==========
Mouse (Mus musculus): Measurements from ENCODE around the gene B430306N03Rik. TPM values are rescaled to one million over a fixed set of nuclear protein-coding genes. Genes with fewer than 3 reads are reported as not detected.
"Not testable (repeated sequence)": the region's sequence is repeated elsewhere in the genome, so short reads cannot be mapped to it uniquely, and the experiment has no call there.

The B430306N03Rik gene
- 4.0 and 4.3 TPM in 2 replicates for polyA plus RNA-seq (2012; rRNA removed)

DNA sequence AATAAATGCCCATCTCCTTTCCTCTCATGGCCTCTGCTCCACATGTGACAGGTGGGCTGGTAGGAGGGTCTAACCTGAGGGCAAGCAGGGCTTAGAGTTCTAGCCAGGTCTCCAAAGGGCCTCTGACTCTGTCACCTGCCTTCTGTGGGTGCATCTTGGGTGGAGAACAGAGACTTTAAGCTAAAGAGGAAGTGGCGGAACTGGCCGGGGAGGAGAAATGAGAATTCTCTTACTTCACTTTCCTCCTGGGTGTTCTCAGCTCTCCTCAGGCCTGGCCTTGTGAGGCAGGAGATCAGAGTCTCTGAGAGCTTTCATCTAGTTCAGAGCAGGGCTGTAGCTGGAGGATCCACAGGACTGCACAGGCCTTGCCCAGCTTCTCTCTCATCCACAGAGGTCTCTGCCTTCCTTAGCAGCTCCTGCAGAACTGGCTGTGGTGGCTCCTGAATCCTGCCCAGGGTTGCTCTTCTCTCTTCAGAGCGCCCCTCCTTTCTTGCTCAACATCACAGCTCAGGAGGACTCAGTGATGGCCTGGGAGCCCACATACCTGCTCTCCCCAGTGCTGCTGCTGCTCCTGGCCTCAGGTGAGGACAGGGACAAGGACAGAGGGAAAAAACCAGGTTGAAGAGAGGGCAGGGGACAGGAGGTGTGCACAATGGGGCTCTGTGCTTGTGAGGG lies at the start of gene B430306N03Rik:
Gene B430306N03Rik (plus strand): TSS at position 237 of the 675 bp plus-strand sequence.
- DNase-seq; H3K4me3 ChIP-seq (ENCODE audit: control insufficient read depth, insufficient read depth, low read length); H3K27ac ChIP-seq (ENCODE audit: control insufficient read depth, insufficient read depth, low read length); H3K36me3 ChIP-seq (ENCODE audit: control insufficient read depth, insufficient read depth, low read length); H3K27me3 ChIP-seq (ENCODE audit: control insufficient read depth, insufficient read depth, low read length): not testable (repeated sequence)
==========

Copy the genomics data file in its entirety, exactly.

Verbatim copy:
Mouse (Mus musculus): Measurements from ENCODE around the gene B430306N03Rik. TPM values are rescaled to one million over a fixed set of nuclear protein-coding genes. Genes with fewer than 3 reads are reported as not detected.
"Not testable (repeated sequence)": the region's sequence is repeated elsewhere in the genome, so short reads cannot be mapped to it uniquely, and the experiment has no call there.

The B430306N03Rik gene
- 4.0 and 4.3 TPM in 2 replicates for polyA plus RNA-seq (2012; rRNA removed)

DNA sequence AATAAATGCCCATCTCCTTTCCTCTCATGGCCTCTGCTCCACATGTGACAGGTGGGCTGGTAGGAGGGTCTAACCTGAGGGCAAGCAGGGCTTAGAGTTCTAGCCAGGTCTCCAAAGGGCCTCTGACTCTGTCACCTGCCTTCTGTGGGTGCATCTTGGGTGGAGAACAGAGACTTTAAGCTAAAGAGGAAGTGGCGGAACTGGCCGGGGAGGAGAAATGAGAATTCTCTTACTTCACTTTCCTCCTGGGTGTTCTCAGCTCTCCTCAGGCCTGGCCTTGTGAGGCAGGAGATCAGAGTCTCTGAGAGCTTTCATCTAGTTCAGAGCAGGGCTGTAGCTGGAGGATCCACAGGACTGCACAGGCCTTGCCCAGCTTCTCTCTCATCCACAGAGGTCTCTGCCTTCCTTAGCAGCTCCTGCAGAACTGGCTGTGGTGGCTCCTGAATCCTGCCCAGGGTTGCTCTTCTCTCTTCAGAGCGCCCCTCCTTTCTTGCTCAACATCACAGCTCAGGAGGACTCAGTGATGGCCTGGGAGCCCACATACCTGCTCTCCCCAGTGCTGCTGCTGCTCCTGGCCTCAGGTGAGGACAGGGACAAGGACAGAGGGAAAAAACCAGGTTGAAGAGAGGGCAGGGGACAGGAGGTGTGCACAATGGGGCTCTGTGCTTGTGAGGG lies at the start of gene B430306N03Rik:
Gene B430306N03Rik (plus strand): TSS at position 237 of the 675 bp plus-strand sequence.
- DNase-seq; H3K4me3 ChIP-seq (ENCODE audit: control insufficient read depth, insufficient read depth, low read length); H3K27ac ChIP-seq (ENCODE audit: control insufficient read depth, insufficient read depth, low read length); H3K36me3 ChIP-seq (ENCODE audit: control insufficient read depth, insufficient read depth, low read length); H3K27me3 ChIP-seq (ENCODE audit: control insufficient read depth, insufficient read depth, low read length): not testable (repeated sequence)